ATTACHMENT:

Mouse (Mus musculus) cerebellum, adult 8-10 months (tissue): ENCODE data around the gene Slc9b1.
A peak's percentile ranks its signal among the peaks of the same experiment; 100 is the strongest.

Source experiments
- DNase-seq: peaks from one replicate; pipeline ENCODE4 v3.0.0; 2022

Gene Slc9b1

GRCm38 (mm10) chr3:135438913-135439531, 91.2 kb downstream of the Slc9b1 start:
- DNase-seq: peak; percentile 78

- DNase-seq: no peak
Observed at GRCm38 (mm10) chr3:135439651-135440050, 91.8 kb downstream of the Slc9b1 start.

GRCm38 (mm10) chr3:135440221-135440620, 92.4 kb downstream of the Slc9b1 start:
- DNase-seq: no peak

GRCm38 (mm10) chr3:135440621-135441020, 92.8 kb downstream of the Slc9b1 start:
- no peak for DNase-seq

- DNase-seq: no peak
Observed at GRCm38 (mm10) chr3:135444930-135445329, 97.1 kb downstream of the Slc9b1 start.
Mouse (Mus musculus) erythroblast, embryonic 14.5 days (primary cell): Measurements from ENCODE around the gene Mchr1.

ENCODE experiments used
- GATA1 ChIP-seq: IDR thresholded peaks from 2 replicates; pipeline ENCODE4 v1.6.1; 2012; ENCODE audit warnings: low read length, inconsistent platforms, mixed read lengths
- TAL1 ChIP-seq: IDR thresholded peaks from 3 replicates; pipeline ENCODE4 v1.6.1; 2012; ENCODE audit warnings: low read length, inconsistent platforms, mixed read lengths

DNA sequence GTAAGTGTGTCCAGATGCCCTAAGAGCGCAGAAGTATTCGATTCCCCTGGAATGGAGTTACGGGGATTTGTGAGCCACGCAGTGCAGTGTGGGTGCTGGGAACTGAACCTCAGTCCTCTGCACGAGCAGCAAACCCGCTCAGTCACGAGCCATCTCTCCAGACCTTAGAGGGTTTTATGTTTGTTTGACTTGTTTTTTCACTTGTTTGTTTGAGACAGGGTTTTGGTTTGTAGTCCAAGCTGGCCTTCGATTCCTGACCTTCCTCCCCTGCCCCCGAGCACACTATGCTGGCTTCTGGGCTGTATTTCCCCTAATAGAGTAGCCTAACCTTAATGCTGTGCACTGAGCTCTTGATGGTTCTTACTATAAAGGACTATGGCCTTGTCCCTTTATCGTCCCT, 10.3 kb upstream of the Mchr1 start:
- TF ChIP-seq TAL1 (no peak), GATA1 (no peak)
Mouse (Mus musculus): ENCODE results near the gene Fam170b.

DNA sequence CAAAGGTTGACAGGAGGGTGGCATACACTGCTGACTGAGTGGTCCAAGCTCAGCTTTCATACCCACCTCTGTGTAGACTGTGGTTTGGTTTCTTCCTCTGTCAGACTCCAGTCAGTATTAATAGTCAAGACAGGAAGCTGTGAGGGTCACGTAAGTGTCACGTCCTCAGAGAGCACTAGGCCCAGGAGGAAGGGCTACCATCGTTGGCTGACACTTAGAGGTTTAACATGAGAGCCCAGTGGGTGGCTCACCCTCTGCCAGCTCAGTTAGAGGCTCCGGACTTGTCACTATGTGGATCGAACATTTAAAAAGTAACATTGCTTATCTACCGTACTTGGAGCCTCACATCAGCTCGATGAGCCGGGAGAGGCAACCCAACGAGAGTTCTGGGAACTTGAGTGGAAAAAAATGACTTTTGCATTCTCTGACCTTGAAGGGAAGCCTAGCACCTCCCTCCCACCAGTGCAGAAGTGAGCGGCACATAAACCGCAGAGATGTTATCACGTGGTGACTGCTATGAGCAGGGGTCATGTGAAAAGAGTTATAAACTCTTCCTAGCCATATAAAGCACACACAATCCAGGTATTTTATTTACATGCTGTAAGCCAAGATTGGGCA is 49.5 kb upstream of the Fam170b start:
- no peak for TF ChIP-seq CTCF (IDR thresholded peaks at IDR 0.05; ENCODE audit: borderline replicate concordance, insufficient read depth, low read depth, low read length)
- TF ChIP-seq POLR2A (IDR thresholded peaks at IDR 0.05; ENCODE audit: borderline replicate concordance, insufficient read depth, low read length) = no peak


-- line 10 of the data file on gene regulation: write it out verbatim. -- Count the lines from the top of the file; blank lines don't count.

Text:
GRCm38 (mm10) chr3:135440221-135440620, 92.4 kb downstream of the Slc9b1 start: